Dag is a Norwegian comedy series about a marriage counselor who think people should live in solitude. He hates spending time with other people, except from his friend Benedict who is ...
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In the middle of the dysfunctional Broch-Hansen family, a tragic and humorous tale of the 36 year old Georg, more than ready to be a grown up and a family man, but afraid of turning out just like his old man, also to the one he loves.
Anders Baasmo Christiansen,
Anders Danielsen Lie,
The life of a family spanning five generations in the 20th century Europe split in half by WW2, centering around the half brothers Barnum and Fred growing up together in Oslo; Barnum with his father, Fred searching for his.
Nicolai Cleve Broch,
Young polish academic Tomasz travels to Norway to find his unknown father. Once in Norway he meet an strange blend of Norwegian middle class and all their made up "problems". The series ... See full summary »
Ola G. Furuseth,
Tone Beate Mostraum
In this prequel to Elling (2001), Elling, a slightly autistic, but opinionated young man, lives with his aging mother who is worried what he'll do without her. She decides to take him on a trip to Spain to see new things.
Per Christian Ellefsen,
After years on the dole due to psychiatric problems in previous job, Tor Varhaug find him self suitable for a job confronting others in his previous life situation. Bad memories seems to haunt him in the form of former working associates.
A mockumentary about comedian Thomas Giertsen, which has everything: Great girlfriend, big house, lots of cash and funny friends. A perfect life? Still he tends to get in trouble. After all; he's always right.
Ine F. Jansen,
Dag is a Norwegian comedy series about a marriage counselor who think people should live in solitude. He hates spending time with other people, except from his friend Benedict who is struggling to be faithful in his own relationship. Dags life changes when his well-meaning sister, Marianne, forces him to go on his nineteenth blind-date with her old childhood friend, Eva. Written by
'Dag' is definitely the best drama to come out of Norway. The writing of this superb drama is exceptional, especially by Norwegian standards. As much as it saddens me to say so, most of the television to have come out of Norway has usually been average at best. Once in a while, however, a gem of a show may appear on your screen. 'Dag' is one such case.
I most certainly feel that the comedic elements go hand in hand with the dramatic ones. Were you to look plainly at the story, you would see it is a rather dark and cynical one, yet 'Dag' is told from a very light-hearted perspective.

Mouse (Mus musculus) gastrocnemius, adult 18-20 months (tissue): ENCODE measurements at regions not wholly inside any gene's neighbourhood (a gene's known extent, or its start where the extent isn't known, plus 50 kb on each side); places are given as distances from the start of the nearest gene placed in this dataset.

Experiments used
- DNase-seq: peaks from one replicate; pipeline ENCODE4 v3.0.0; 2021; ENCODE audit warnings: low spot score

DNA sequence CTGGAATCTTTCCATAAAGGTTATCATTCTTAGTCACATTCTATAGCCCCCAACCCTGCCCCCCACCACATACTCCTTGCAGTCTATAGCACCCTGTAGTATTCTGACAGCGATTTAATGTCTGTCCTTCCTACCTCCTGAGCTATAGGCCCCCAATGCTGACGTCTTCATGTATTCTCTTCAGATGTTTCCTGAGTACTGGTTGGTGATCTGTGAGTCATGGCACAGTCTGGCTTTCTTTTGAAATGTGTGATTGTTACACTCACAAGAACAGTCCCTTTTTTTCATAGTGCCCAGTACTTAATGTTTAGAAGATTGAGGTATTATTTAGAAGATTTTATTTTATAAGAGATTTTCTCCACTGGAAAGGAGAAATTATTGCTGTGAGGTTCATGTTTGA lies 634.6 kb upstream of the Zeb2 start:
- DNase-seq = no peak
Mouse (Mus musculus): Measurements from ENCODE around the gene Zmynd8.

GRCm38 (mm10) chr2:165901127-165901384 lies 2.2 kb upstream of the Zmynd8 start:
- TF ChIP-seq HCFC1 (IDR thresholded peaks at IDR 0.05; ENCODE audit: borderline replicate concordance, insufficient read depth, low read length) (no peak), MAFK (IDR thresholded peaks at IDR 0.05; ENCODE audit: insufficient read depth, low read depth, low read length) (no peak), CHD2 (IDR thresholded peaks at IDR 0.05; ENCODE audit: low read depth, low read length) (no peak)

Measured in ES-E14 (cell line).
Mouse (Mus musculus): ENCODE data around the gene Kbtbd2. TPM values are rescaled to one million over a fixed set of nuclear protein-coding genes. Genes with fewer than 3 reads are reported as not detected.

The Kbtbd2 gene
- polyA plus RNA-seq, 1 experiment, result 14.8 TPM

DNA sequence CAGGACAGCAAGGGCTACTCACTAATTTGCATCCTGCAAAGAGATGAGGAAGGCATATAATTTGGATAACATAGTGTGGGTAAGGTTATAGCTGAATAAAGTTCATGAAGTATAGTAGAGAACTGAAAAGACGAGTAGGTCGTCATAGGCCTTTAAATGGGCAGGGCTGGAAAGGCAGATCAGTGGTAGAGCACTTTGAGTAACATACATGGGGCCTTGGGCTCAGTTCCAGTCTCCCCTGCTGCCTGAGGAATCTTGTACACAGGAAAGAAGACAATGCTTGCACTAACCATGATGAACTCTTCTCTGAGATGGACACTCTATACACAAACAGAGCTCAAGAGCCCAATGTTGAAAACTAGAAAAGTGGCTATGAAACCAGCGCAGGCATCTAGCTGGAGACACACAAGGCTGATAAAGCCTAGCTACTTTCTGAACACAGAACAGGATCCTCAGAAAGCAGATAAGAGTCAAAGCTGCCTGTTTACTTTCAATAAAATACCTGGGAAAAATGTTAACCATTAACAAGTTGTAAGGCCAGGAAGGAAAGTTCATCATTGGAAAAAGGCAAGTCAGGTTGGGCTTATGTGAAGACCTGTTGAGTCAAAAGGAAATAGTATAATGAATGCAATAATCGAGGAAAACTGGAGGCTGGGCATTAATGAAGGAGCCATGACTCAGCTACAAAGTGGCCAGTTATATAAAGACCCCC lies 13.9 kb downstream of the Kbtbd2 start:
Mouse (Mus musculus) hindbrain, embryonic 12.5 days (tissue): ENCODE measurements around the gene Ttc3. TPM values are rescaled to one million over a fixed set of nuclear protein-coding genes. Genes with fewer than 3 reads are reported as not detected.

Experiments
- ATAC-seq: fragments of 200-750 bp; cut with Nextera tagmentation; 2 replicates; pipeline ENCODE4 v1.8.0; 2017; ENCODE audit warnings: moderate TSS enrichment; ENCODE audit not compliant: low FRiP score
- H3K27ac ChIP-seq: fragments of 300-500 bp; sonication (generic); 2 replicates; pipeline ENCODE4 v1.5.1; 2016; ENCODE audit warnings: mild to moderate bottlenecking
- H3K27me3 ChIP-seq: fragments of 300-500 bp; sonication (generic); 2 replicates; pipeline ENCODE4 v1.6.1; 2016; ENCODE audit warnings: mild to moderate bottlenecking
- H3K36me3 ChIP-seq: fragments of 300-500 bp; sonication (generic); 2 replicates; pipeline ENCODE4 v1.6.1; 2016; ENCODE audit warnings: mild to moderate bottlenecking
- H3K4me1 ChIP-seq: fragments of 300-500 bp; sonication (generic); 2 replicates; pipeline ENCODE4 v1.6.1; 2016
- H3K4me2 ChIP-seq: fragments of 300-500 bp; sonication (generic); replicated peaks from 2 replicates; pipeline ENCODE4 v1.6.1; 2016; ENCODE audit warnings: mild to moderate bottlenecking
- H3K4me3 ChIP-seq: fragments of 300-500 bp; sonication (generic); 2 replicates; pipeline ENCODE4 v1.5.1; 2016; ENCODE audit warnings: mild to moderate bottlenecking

Dag Refsnes, the protagonist of this story, is a marriage councilor who prefers a life of solitude and anonymity. A life of which he freely recommend to his patients. He genuinely believes that people will be a lot more happy living such a life, and does a damn good job at convincing you it is.
You see, what I love the most about this show isn't the great overall writing, the wonderful acting, the beautiful cinematography or the perfect choice of music to amply just about all of the above. No. What I love the most about this show is the magnificent use of philosophy. Each character goes about their lives following their own philosophies of life. Some are more 'creative' (in terms of writing) and more notable than others. It creates this beautiful and hilarious, yet dark and tragic universe I have never before experienced in a TV-show. And I have to admit, as much as I don't want to, that the overall beauty of this show brings forth a tear in my eye.
If I were to criticize show for anything, it would have to be the length of each episode, and the choice of genre the universe is portrayed in. I rarely ever complain about the genre of any form of entertainment. And it's not that I disagree with the genre itself. I just feel like the universe would come even more alive, and feel even more immersing if the story had been written as a full on character drama, instead of the black, comedy drama that it is.
With that said, however, I would very much recommend this title to anyone even remotely interested in it. 'Dag' gives me a feeling I have never before known, and never since known. I do not know what it is or why it is there, but every time I watch this tiny gem of philosophical art, it is there.
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